The country has added more than half a million jobs in the first two months of 2018. It then takes a few weeks to sort through all the raw survey results and get the published job numbers.
"There appears to still be room to move more potential workers from the sidelines and back into the ranks of the employed", said Jim Baird, chief investment officer at Plante Moran Financial Advisors. It's not that we want to be buzzkills. "This happens because there are actual people making decisions on the ground".
How much better? Try.in the 300,000-to-400,000 range.
Well, what do you know?
What's most remarkable is that this is happening nine years into an economic recovery that already has pushed the unemployment rate down to 4.1 percent and generated 89 straight months of job growth, a feat that seems to have cheered investors Friday, pushing stock prices way up. The jobless rate for black workers fell to 6.9 per cent after jumping almost a full percentage point a month earlier. Hiring was solid across a wide range of industries in February, including higher-paying sectors such as construction, which added 61,000 jobs, the most since 2007, before the Great Recession began. The number of eligible people who were part of the labor force had been slipping, partly due to baby boomers heading to retirement.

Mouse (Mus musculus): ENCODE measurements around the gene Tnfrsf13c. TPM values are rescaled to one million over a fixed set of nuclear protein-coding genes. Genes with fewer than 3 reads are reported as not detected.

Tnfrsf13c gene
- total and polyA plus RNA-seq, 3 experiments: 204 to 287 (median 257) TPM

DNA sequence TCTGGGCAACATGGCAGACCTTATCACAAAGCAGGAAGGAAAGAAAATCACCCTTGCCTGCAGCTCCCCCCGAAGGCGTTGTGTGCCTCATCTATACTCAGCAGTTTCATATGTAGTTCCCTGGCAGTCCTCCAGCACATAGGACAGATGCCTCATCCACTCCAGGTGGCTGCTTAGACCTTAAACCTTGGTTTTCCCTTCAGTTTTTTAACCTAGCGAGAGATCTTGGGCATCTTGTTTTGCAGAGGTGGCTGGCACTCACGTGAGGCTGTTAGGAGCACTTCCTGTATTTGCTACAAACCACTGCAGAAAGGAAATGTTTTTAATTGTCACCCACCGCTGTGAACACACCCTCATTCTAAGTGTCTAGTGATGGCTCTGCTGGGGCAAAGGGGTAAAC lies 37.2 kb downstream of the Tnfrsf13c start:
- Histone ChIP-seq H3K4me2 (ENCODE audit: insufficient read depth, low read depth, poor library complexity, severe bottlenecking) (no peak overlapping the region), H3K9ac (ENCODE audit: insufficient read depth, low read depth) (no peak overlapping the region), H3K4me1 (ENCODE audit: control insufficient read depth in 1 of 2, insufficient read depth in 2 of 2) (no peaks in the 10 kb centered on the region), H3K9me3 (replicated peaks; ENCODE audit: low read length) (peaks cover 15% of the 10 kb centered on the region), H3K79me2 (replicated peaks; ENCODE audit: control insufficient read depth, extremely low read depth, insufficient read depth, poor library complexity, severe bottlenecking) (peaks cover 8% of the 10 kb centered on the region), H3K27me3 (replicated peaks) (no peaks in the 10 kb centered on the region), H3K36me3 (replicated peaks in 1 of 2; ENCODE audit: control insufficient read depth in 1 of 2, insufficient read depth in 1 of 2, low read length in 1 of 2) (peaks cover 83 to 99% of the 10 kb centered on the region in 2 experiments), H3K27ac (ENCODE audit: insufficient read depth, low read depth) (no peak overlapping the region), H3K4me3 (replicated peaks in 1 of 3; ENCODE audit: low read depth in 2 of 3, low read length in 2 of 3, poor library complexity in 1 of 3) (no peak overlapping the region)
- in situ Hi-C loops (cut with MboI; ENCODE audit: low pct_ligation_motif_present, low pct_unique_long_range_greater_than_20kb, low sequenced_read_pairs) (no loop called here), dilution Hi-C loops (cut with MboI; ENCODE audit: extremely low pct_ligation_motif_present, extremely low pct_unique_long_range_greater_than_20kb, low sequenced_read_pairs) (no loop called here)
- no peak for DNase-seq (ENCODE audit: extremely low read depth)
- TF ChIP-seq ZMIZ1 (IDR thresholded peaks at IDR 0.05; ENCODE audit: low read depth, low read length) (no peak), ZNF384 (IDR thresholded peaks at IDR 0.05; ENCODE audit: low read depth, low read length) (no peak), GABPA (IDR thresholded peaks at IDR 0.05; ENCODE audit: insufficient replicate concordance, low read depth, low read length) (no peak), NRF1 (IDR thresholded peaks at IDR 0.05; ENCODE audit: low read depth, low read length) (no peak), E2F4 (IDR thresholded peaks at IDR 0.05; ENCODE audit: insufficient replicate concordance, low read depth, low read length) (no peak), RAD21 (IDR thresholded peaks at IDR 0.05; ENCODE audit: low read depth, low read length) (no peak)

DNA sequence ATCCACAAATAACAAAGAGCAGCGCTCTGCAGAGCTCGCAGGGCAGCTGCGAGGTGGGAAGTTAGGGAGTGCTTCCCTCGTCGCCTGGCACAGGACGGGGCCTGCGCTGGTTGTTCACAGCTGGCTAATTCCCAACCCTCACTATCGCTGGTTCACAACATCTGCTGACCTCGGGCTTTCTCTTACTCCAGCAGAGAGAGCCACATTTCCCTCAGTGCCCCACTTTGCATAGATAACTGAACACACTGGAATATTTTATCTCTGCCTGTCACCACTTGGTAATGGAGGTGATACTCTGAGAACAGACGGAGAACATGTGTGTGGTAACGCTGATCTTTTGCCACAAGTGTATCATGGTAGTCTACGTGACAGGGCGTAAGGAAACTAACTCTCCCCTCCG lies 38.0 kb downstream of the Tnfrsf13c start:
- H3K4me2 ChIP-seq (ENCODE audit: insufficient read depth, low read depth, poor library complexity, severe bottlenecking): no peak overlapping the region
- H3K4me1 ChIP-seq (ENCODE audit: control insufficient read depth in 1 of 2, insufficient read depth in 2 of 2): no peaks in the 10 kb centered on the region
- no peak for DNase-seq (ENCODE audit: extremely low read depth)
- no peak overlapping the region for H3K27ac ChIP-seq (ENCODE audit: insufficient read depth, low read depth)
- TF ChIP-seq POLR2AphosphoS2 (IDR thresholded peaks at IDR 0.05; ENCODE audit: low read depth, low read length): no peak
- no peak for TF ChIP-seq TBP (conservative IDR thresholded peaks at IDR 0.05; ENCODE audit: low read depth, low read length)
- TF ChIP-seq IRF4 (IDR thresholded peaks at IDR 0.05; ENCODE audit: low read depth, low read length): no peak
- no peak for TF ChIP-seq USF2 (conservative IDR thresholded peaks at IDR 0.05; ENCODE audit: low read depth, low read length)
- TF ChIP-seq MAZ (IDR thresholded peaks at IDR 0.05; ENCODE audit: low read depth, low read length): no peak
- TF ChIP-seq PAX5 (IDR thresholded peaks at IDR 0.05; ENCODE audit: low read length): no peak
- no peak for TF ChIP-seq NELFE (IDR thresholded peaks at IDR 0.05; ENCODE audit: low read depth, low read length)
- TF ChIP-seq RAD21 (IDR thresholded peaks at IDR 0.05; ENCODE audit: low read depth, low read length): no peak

Construction firms added 61,000 workers, the biggest increase in almost 11 years for the sector.
Employment in other major industries, including wholesale trade, transportation and warehousing, information, leisure and hospitality, and government showed little change over the month.More news: Arsenal's Bellerin out of AC Milan clash with knee injury
The stock market increased 19 percent overall in 2017 thanks to the anticipation and passage of the tax reform bill. That's a very good month. It suggests that employers are filling jobs not merely from people they've poached from competitors, but also from more people who have entered the work force.
The commonwealth's rate remained above that of the United States, which also remained unchanged in January at 4.1 percent. Not to mention that amidst that whirl of job creation, some 800,000 people made a decision to get off the sidelines and join the labor force - the biggest reentry move in more than a decade. The economy desperately needs them working because it needs the productivity they can provide, but getting them on board and getting them up to speed won't be that easy.
Low unemployment, in theory, creates wage and inflation pressure as firms compete for scarcer labor.
More modest wage growth cools fears about inflation and rising USA interest rates, both of which spooked the markets last month.
Perhaps the February numbers will change some minds.
A big question: How could Trump's tariffs impact the economy?